The National Law Journal sets the scene:
The case of the frozen trucker sounds like a Conan Doyle mystery but it has become a focal point in Judge Neil Gorsuch’s confirmation hearings, to the surprise of the lawyers who faced off before the judge—and to the frustration of one of them...
The case is Transam Trucking v. Administrative Review Board, which the U.S. Court of Appeals for the Tenth Circuit—Gorsuch’s home for the past decade—ruled on last year. The 2-1 panel, with Gorsuch in dissent, ruled for truck driver Alphonse Maddin...
The backstory, in brief: Maddin, driving through Illinois, had waited more than three hours in freezing temperatures in an unheated truck for assistance. The brakes had frozen on his trailer. He was fired after disconnecting the trailer and driving off because his feet and legs were going numb. His employer had instructed him to stay with the truck until a repair team arrived or to drive the truck while pulling the trailer with the failed brakes.
In his dissent, Gorsuch said the law only forbids firing an employee who refuses to operate a vehicle out of safety concerns. “The trucker in this case wasn’t fired for refusing to operate his vehicle,” Gorsuch wrote. "The trucker was fired only after he declined the statutorily protected option (refuse to operate) and chose instead to operate his vehicle in a manner he thought wise but his employer did not.”I asked Dr. Walter Block for his take. Below is his response:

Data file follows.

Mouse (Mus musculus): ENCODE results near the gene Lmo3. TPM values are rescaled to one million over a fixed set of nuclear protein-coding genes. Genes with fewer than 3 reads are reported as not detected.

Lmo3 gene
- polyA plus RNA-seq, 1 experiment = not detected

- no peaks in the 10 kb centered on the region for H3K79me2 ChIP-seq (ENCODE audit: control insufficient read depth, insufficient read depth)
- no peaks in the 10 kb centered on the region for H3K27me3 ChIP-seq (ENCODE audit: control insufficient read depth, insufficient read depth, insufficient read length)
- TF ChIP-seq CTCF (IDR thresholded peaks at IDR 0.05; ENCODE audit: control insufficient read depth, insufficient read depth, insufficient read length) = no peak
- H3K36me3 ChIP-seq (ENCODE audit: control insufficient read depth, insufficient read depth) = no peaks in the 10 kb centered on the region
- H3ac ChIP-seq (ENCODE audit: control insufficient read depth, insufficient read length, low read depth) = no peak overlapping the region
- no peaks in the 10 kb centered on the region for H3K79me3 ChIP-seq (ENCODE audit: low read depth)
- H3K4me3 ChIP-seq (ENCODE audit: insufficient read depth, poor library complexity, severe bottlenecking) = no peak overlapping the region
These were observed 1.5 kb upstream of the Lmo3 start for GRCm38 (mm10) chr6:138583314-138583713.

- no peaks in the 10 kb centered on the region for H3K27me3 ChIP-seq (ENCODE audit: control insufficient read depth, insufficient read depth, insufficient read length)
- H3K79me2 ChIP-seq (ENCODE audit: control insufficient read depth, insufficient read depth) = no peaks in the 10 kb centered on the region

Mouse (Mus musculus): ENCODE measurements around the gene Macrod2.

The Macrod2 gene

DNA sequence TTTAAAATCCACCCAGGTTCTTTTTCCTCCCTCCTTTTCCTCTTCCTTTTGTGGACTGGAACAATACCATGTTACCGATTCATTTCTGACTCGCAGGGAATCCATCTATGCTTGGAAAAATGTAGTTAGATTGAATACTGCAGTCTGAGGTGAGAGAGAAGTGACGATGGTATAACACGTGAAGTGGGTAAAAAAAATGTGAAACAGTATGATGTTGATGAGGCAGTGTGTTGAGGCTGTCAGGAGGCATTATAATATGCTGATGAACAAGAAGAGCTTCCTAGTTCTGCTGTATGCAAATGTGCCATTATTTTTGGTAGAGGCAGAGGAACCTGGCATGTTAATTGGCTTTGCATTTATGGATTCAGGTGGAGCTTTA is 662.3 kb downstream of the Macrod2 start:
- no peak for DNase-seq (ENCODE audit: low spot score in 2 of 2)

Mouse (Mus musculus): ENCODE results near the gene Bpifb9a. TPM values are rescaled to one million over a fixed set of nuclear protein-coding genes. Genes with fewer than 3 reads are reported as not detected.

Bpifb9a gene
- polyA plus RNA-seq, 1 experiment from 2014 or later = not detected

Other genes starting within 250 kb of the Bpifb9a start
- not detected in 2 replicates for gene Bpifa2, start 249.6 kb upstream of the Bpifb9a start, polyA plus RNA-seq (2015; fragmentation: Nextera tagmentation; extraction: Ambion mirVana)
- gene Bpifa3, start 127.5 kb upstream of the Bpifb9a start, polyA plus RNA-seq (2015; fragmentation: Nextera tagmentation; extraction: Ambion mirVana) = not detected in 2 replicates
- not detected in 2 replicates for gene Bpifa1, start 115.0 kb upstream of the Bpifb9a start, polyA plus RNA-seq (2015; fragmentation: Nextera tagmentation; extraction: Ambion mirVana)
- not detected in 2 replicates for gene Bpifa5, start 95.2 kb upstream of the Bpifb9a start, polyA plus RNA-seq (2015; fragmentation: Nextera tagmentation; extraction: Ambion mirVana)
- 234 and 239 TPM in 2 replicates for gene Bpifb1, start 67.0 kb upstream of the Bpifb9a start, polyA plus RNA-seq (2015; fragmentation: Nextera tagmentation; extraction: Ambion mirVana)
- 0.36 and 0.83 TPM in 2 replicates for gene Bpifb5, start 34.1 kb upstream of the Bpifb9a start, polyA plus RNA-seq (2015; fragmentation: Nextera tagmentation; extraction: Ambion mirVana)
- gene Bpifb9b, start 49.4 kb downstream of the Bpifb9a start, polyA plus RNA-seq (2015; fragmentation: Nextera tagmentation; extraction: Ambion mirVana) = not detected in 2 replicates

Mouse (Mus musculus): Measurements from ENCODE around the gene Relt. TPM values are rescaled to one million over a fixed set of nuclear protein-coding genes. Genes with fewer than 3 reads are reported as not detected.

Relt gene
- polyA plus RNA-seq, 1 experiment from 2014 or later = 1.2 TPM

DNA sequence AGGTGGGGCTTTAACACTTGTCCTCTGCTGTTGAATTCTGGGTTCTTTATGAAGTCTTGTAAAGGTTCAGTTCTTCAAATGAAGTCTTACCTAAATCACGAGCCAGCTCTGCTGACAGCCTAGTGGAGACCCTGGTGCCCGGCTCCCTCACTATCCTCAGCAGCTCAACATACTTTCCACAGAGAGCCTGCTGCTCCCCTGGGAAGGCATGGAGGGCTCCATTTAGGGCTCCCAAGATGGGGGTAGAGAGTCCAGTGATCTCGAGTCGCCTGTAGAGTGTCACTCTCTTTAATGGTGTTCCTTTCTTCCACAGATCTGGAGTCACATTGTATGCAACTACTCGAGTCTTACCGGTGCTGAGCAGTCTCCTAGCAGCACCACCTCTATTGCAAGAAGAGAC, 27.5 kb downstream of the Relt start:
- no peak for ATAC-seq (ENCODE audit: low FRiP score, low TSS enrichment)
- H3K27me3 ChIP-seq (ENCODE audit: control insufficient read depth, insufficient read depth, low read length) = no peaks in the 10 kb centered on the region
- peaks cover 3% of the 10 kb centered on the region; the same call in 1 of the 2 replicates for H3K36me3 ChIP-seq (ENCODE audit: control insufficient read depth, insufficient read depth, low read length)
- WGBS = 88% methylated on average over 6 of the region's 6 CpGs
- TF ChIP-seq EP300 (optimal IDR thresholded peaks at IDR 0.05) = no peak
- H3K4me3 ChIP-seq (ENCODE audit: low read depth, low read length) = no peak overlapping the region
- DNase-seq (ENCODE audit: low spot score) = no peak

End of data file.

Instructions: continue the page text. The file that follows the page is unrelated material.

Unless there is a contract in force to the contrary, I think any employer may fire any employee for good, bad, or indifferent reasons. I fully believe in the law of free assocation. In this case, I think the firing was for a bad reason, but, that’s the employer’s choice, and I support the employer. I also think that any employee may quit any job, for good or bad reasons, again, providing there is no contract in force to the contrary. (I support specific performance contracts –voluntary slavery.) See on this:
Andersson, 2007; Block, 1969, 1979, 1988, 1999, 2001, 2002, 2003, 2004, 2005, 2006, 2007A, 2007B, 2009A, 2009B; Boldrin and Levine, 2008; Frederick, 2014; Kershnar, 2003; Lester, 2000; Mosquito, 2014; Nozick, 1974, pp. 58, 283, 331; Steiner, 1994, pp. 232; Thomson, 1990, pp. 283-84.
In the view of Boldrin and Levine, 2008, p. 254: "Take the case of slavery. Why should people not be allowed to sign private contracts binding them to slavery? In fact economists have consistently argued against slavery – during the 19th century David Ricardo and John Stuart Mill engaged in a heated public debate with literary luminaries such as Charles Dickens, with the economists opposing slavery, and the literary giants arguing in favor."
Andersson, Anna-Karin. 2007. “An alleged contradiction in Nozick’s entitlement theory.”Journal of Libertarian Studies, Vol. 21, No. 3, Fall: 43–63; http://mises.org/journals/jls/